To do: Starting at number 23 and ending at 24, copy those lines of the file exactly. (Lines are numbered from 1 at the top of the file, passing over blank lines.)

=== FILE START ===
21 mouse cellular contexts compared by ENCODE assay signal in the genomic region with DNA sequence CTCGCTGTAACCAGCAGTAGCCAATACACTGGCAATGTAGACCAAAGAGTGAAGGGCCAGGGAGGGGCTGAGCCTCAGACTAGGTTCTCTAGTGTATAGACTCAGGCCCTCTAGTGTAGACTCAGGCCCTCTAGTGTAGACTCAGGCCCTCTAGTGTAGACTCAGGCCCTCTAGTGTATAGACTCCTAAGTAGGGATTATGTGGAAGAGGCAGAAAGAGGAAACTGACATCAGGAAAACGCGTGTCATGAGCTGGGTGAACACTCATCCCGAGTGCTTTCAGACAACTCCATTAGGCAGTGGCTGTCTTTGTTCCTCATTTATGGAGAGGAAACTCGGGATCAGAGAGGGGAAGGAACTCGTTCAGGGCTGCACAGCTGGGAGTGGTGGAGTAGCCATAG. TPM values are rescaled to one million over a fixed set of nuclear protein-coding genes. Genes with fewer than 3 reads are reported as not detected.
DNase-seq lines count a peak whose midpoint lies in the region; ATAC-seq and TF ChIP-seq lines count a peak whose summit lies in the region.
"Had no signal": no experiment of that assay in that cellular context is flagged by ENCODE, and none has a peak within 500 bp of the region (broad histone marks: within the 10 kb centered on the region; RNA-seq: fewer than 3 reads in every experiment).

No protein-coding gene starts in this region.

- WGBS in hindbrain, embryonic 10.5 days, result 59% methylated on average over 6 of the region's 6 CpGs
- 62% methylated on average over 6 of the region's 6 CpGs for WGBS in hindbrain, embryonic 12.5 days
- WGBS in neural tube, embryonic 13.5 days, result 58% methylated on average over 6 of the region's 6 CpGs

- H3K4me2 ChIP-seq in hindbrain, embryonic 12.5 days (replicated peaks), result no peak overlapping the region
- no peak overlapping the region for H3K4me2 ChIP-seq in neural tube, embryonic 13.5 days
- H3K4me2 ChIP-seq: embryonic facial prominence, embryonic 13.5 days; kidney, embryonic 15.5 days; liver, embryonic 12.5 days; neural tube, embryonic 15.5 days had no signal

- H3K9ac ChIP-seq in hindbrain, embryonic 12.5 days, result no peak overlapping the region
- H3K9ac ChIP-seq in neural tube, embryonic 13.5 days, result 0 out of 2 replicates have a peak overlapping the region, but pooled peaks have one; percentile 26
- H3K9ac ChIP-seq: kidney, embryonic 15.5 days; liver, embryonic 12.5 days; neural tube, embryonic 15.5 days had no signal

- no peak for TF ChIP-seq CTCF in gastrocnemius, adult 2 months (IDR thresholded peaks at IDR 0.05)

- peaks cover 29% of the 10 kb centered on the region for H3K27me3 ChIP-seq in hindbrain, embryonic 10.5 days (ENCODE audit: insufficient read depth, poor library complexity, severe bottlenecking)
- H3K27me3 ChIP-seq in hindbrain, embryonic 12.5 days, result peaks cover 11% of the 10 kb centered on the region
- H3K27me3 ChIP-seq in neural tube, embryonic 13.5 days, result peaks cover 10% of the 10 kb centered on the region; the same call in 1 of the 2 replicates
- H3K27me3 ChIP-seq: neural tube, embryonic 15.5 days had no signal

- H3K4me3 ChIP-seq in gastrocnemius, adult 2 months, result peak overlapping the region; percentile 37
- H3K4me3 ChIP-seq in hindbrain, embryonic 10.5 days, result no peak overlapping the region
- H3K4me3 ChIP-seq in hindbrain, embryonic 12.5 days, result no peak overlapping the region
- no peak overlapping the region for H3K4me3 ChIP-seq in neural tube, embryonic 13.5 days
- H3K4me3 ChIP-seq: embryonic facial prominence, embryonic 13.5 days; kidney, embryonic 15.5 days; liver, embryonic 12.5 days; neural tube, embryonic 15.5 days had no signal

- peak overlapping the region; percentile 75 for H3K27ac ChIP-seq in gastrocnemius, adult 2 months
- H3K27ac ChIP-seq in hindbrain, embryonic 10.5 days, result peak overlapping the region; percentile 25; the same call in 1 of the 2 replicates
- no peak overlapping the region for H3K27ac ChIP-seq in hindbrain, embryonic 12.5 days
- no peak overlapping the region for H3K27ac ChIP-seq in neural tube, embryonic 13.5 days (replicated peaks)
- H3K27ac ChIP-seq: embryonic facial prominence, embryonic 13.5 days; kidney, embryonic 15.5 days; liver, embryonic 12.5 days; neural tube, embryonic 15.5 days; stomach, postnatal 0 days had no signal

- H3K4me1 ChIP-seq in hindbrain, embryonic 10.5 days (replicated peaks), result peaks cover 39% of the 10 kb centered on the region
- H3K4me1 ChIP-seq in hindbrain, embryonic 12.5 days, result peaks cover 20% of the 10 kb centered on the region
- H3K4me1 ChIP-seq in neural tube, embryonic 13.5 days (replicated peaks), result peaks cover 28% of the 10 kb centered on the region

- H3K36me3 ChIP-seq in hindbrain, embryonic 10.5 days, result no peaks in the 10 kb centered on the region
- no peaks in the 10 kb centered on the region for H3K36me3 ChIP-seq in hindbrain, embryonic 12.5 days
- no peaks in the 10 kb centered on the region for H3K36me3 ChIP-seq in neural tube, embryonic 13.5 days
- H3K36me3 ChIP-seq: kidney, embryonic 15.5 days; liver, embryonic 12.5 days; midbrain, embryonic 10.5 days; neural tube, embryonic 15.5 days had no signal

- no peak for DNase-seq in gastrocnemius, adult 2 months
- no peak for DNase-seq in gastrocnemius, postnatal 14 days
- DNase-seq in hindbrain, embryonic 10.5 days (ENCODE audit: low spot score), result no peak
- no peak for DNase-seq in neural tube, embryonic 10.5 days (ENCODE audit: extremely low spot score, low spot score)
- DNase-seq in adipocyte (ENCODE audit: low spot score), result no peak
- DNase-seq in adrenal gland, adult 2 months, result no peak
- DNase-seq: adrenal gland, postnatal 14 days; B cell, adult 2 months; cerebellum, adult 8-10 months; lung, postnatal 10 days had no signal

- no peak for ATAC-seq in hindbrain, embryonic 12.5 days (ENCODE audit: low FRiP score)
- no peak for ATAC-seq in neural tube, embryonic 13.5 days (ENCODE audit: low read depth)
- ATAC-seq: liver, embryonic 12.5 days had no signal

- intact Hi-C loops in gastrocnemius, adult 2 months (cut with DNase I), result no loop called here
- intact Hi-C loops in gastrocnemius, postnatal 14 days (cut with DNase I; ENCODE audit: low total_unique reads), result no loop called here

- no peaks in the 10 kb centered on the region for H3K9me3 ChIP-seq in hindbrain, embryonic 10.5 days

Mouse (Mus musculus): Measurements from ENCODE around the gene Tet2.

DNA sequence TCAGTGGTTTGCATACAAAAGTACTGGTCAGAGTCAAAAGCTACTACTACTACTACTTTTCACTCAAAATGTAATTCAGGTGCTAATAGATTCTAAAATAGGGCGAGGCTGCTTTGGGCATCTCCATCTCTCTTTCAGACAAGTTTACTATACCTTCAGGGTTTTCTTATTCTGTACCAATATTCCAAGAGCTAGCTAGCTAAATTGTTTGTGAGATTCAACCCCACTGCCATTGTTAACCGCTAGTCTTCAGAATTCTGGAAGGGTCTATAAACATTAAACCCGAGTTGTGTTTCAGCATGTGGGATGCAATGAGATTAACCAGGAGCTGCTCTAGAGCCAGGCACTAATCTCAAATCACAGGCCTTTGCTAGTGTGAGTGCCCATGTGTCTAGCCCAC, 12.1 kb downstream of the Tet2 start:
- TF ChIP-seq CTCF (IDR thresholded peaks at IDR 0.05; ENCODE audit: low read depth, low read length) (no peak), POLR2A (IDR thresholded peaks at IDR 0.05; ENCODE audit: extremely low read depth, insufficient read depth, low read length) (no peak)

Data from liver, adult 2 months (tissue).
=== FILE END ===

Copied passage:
- H3K4me3 ChIP-seq: embryonic facial prominence, embryonic 13.5 days; kidney, embryonic 15.5 days; liver, embryonic 12.5 days; neural tube, embryonic 15.5 days had no signal

- peak overlapping the region; percentile 75 for H3K27ac ChIP-seq in gastrocnemius, adult 2 months